While the study could not prove a cause-and-effect relationship, it suggests “that high levels of dichlorophenol-containing pesticides can possibly weaken food tolerance in some people, causing food allergy,” the study’s lead author, allergist Dr. Elina Jerschow, explained in an ACAAI news release. “This chemical is commonly found in pesticides used by farmers and consumer insect and weed-control products, as well as tap water.”

The study, published in the December issue of Annals of Allergy, Asthma and Immunology, involved more than 2,200 participants in a U.S. National Health and Nutrition Examination Survey, aged 6 and older. The researchers found that those with sensitivity to one or more foods had higher levels of dichlorophenols in their urine compared to people without such allergies. Overall, more than 400 of these people had a food allergy and more than 1,000 had an environmental allergy.

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People with food allergies are often disappointed when they learn that they have them because it means not eating foods that they like. While there are good substitutes for many allergenic foods and it is becoming easier and easier to find well-labeled products in the grocery store and even restaurants, it can be challenging to completely avoid your allergenic foods. Social situations, especially family meals, or meals at friends homes can be very challenging.

The natural question is then “What if I eat just a little”? The answer is complicated. This is really two different questions: “Can I eat just a little and not suffer IBS symptoms?”, and, “Can I eat just a little and not do any damage to my body?” Depending on the strength of your allergy and other factors influencing your immune system at the time you may not be able to eat any of your allergenic foods without suffering from digestive problems. In other instances or you may be able to eat a full portion without noticing significant negative effects. The immune system is very complex and influenced by a wide variety of factors.

Unfortunately, you can’t even necessarily rely on your symptoms to tell you whether or not you are being negatively affected by your food allergy. In the case of celiac disease, a gluten intolerance, all gluten must be avoided, regardless of the symptoms. Some celiacs experience significant illness if they ingest even the slightest amount of gluten. Others have no noticeable symptoms at all.

Unfortunately, there isn’t enough research about most food allergies to understand the variety of ways that they affect us. What we do know is that
when you eat something to which you are allergic you are stimulating an immune response to that food. This immune response has potential long-term negative effects, regardless of your experience when you eat the food. But we don’t know how significant those effects really are.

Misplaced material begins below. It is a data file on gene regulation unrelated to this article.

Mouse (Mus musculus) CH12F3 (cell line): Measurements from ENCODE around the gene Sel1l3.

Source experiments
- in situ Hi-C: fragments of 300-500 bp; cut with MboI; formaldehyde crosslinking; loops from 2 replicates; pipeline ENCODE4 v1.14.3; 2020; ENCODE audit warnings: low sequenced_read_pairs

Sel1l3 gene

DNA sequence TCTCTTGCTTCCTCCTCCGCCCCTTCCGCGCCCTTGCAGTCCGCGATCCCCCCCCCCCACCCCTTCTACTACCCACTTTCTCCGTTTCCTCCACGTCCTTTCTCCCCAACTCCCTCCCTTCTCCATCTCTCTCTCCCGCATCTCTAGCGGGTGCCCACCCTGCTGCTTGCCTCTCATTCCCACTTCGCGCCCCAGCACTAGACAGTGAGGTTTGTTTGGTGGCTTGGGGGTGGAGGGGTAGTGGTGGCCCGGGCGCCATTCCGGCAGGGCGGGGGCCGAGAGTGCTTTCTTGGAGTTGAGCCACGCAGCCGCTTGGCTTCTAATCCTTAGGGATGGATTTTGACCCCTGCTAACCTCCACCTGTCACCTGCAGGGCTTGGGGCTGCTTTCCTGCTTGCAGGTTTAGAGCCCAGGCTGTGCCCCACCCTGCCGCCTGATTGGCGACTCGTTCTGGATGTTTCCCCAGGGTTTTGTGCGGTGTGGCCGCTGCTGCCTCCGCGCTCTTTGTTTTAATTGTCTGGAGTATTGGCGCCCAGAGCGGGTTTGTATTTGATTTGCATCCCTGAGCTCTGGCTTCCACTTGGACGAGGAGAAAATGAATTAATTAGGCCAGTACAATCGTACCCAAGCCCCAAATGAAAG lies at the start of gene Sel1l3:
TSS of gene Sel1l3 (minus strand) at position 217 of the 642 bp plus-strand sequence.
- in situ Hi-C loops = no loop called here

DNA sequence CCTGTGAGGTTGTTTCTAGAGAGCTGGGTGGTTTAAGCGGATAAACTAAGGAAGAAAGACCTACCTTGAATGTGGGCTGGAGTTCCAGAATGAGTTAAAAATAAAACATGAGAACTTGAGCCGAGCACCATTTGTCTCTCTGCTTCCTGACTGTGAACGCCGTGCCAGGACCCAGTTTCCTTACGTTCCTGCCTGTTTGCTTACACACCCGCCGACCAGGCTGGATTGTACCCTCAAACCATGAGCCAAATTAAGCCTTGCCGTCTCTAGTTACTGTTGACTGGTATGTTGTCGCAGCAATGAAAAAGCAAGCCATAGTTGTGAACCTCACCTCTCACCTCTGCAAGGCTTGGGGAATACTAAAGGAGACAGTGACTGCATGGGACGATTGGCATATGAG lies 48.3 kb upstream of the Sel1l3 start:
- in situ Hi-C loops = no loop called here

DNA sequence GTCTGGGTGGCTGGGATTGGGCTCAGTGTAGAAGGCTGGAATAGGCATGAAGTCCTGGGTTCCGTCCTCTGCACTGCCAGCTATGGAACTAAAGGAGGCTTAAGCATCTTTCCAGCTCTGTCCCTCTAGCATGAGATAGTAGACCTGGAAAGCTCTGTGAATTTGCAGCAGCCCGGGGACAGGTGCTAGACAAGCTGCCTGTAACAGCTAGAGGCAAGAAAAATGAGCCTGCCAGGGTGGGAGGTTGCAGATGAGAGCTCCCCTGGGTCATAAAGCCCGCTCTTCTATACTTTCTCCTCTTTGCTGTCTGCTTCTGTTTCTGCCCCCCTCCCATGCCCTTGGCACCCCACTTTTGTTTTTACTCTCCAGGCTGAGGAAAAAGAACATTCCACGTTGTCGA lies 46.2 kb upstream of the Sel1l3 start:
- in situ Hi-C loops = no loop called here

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Food allergies can be the cause of many chronic health problems.

Food allergies may be one of the most prevalent health problems in our country and are certainly the biggest problem that I see in my clinic. But if you’re like most of my patients, you’re probably thinking, “Not me, I don’t have a food allergy.”

Most people think they have a pretty good idea about food allergies. They may know someone who has one and think, “My problem isn’t like theirs.” Or they may just think that food allergies normally result in hives, a rash, or some kind of medical emergency.

In fact, food allergies can be the cause of many chronic health problems.

Food Allergies: IgE and IgG

The immune system functions like a sentinel standing guard against foreign invaders. In the case of an allergy, the invaders are called allergens. The primary weapon that it uses against invaders is the production of antibodies. The antibodies cause reactions that result in the offending allergens being removed from the body. In many people, foods act as allergens rather than nutrition. This can result in the symptoms of IBS.  

The immune system produces numerous kinds of antibodies, called immunoglobulins. IgE and IgG are acronyms for the two different kinds of antibodies produced by the immune system in allergic reactions to food. You might be asking why you need to know this. Conventional allergy testing looks for IgE reactions only. These types of reactions typically occur immediately after contact with or ingestion of the allergen, and in some cases can cause serious, even fatal, health problems. Potential IgE reactions include swelling of the lips and tongue, hives, bloating, abdominal pain, or sudden diarrhea. These are the reactions that people usually think of when they hear the word allergy. However, IgE reactions can also lead to many other symptoms not traditionally recognized as being caused by food allergies.

The problem with this type of testing is that most food allergies are not IgE reactions, but are rather IgG reactions, which usually show up hours or even days after ingestion of the allergen. They are generally not nearly as dramatic as the more severe IgE reactions, and usually result in “mere” constipation, diarrhea, bloating, gas and abdominal pain. Both antibodies are important, and food allergy testing should include both or the cause of IBS may be missed.

For more information about this subject refer to The Irritable Bowel Syndrome Solution.

Image thanks to simplemom.net